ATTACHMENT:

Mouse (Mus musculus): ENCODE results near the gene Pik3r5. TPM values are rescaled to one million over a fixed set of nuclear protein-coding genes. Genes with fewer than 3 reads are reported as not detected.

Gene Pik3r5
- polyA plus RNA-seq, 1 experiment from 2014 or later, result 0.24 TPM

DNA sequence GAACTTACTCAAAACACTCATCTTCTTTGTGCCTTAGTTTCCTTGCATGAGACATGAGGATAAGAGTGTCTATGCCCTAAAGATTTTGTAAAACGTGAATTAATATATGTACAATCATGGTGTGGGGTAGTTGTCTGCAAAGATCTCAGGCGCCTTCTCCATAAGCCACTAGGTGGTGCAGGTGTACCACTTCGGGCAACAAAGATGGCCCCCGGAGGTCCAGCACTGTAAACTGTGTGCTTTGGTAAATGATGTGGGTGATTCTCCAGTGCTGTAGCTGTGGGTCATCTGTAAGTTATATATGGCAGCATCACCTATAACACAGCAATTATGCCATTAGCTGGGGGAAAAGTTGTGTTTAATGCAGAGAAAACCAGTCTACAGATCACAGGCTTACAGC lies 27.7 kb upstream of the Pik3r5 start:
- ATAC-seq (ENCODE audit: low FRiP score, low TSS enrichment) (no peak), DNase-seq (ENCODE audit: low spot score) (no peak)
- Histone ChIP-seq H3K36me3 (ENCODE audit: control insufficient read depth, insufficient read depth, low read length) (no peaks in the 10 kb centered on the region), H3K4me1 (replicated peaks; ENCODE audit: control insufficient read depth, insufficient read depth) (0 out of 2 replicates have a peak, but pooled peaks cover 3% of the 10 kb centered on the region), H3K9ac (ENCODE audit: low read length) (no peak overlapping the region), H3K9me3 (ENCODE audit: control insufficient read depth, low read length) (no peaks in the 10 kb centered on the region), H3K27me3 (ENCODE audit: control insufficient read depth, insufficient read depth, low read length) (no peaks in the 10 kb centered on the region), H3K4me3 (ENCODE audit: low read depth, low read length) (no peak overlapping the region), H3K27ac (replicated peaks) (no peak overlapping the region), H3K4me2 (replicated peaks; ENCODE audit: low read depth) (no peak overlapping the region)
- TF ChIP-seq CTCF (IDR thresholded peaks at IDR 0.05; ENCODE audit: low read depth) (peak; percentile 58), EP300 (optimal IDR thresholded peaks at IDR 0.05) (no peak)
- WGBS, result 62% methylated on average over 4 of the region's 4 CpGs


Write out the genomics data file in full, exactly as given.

Mouse (Mus musculus): ENCODE results near the gene Pik3r5. TPM values are rescaled to one million over a fixed set of nuclear protein-coding genes. Genes with fewer than 3 reads are reported as not detected.

Gene Pik3r5
- polyA plus RNA-seq, 1 experiment from 2014 or later, result 0.24 TPM

DNA sequence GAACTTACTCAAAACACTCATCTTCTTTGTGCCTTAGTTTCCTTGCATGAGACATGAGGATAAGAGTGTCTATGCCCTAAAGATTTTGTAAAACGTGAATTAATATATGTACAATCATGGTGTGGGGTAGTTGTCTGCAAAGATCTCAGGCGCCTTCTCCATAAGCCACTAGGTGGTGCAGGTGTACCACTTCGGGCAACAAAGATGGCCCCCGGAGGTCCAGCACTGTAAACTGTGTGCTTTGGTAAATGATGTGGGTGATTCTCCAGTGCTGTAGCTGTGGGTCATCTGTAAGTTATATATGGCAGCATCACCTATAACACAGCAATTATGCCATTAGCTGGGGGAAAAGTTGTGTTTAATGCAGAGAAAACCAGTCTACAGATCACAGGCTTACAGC lies 27.7 kb upstream of the Pik3r5 start:
- ATAC-seq (ENCODE audit: low FRiP score, low TSS enrichment) (no peak), DNase-seq (ENCODE audit: low spot score) (no peak)
- Histone ChIP-seq H3K36me3 (ENCODE audit: control insufficient read depth, insufficient read depth, low read length) (no peaks in the 10 kb centered on the region), H3K4me1 (replicated peaks; ENCODE audit: control insufficient read depth, insufficient read depth) (0 out of 2 replicates have a peak, but pooled peaks cover 3% of the 10 kb centered on the region), H3K9ac (ENCODE audit: low read length) (no peak overlapping the region), H3K9me3 (ENCODE audit: control insufficient read depth, low read length) (no peaks in the 10 kb centered on the region), H3K27me3 (ENCODE audit: control insufficient read depth, insufficient read depth, low read length) (no peaks in the 10 kb centered on the region), H3K4me3 (ENCODE audit: low read depth, low read length) (no peak overlapping the region), H3K27ac (replicated peaks) (no peak overlapping the region), H3K4me2 (replicated peaks; ENCODE audit: low read depth) (no peak overlapping the region)
- TF ChIP-seq CTCF (IDR thresholded peaks at IDR 0.05; ENCODE audit: low read depth) (peak; percentile 58), EP300 (optimal IDR thresholded peaks at IDR 0.05) (no peak)
- WGBS, result 62% methylated on average over 4 of the region's 4 CpGs